Look local first before looking online

Wrangell’s sales tax revenues from online commerce continue to climb as more residents shop for more things online, and as more sellers follow the law and collect sales tax and send the money to the borough.

As much as that’s good news for the municipal treasury, it’s not particularly good news for local business owners and their employees, and it’s not a good indicator for the long-term economic future of the community.

No doubt there are a lot of things that people want and need to buy which are not available in town. And no doubt much of what they buy online is less expensive that what they can find on Front Street or around the corners, though rising shipping costs charged by many e-commerce sites may be changing the math for some shoppers.

But online merchants don’t help out the community with donations for school sports teams, the Fourth of July celebration and other fundraisers. Their employees don’t volunteer around town, don’t participate in the community theater, holiday chorale or annual cleanup.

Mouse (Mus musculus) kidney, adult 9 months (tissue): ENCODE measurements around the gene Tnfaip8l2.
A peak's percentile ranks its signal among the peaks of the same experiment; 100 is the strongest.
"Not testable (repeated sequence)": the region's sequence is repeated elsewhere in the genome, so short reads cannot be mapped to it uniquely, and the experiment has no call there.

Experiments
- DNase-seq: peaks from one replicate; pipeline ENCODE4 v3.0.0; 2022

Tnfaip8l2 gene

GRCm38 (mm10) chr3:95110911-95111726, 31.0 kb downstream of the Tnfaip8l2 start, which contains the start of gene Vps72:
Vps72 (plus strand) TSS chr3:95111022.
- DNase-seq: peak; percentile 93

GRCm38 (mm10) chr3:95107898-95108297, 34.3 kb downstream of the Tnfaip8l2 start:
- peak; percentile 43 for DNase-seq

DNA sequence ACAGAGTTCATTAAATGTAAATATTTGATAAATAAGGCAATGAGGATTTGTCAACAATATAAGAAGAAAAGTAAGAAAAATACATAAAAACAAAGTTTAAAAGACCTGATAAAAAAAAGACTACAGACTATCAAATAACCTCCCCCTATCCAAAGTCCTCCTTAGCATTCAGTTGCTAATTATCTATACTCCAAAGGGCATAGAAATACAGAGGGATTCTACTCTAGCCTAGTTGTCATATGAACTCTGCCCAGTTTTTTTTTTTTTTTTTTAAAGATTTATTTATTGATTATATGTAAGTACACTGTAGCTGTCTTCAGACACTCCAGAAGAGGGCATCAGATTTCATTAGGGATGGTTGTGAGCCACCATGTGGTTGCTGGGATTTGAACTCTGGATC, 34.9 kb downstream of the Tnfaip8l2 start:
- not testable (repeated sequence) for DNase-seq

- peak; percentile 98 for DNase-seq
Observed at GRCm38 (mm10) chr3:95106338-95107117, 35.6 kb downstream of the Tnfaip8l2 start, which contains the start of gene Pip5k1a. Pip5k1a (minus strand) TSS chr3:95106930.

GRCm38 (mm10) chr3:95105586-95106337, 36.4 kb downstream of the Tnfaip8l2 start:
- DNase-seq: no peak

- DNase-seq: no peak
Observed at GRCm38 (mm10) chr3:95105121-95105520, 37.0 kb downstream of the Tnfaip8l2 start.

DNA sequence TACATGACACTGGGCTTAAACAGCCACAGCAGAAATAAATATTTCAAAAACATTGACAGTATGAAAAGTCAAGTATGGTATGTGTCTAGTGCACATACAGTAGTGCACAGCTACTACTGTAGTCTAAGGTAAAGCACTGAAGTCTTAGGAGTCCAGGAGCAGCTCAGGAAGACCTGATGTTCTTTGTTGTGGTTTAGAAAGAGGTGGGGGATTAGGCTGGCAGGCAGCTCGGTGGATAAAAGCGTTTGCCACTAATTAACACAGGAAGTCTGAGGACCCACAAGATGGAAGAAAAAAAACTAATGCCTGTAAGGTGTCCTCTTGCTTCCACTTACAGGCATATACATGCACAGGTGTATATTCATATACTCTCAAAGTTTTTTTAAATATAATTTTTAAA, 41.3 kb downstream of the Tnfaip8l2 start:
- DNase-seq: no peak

Simply put, the cheapest price online comes at a price to the community.

Wrangell’s retail shops don’t stock every toner cartridge someone may need, or every brand of the latest organic vitamins and food supplements trending on social media, or that special kitchen utensil needed for an unusual recipe. But the stores do carry a lot — it’s just a matter of giving them a look before clicking a mouse or a “Buy Now” button on a phone.

Take a short walk around town — the retail shops are only a few blocks apart. Look to see what they have in stock and what they could order. Consider how quickly you need it and whether buying in town works for you.

And while you are deciding, remember the benefits that local merchants provide the town. The owners and employees provide more than a retail service — they are in the business of community service too. Give them a look next time you think about filling your online cart.

— Wrangell Sentinel


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